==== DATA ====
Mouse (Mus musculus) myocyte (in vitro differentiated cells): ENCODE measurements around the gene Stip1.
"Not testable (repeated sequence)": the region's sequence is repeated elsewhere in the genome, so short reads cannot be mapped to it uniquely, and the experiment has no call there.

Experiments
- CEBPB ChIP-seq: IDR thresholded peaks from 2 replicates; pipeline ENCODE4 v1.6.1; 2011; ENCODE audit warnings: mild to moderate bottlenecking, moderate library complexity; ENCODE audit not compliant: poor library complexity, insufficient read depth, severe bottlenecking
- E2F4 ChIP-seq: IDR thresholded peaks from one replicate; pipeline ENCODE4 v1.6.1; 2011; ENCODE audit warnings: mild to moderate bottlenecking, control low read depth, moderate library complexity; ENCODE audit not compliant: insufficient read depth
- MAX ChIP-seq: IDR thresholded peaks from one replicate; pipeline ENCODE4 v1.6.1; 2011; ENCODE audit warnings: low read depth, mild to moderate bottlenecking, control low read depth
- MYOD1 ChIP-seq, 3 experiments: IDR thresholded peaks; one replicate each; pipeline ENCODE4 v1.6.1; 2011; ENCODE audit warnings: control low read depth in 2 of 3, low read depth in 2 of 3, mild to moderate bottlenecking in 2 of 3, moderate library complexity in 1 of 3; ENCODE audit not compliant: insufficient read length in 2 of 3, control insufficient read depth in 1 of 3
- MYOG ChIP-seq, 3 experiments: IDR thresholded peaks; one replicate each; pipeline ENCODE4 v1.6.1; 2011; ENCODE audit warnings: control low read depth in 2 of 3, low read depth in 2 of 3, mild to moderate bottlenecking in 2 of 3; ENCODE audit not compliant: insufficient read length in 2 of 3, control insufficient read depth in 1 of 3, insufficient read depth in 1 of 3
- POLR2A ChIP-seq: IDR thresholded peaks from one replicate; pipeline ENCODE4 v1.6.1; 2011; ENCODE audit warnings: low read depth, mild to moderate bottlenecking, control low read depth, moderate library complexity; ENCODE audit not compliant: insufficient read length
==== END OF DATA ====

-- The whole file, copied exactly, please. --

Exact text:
Mouse (Mus musculus) myocyte (in vitro differentiated cells): ENCODE measurements around the gene Stip1.
"Not testable (repeated sequence)": the region's sequence is repeated elsewhere in the genome, so short reads cannot be mapped to it uniquely, and the experiment has no call there.

Experiments
- CEBPB ChIP-seq: IDR thresholded peaks from 2 replicates; pipeline ENCODE4 v1.6.1; 2011; ENCODE audit warnings: mild to moderate bottlenecking, moderate library complexity; ENCODE audit not compliant: poor library complexity, insufficient read depth, severe bottlenecking
- E2F4 ChIP-seq: IDR thresholded peaks from one replicate; pipeline ENCODE4 v1.6.1; 2011; ENCODE audit warnings: mild to moderate bottlenecking, control low read depth, moderate library complexity; ENCODE audit not compliant: insufficient read depth
- MAX ChIP-seq: IDR thresholded peaks from one replicate; pipeline ENCODE4 v1.6.1; 2011; ENCODE audit warnings: low read depth, mild to moderate bottlenecking, control low read depth
- MYOD1 ChIP-seq, 3 experiments: IDR thresholded peaks; one replicate each; pipeline ENCODE4 v1.6.1; 2011; ENCODE audit warnings: control low read depth in 2 of 3, low read depth in 2 of 3, mild to moderate bottlenecking in 2 of 3, moderate library complexity in 1 of 3; ENCODE audit not compliant: insufficient read length in 2 of 3, control insufficient read depth in 1 of 3
- MYOG ChIP-seq, 3 experiments: IDR thresholded peaks; one replicate each; pipeline ENCODE4 v1.6.1; 2011; ENCODE audit warnings: control low read depth in 2 of 3, low read depth in 2 of 3, mild to moderate bottlenecking in 2 of 3; ENCODE audit not compliant: insufficient read length in 2 of 3, control insufficient read depth in 1 of 3, insufficient read depth in 1 of 3
- POLR2A ChIP-seq: IDR thresholded peaks from one replicate; pipeline ENCODE4 v1.6.1; 2011; ENCODE audit warnings: low read depth, mild to moderate bottlenecking, control low read depth, moderate library complexity; ENCODE audit not compliant: insufficient read length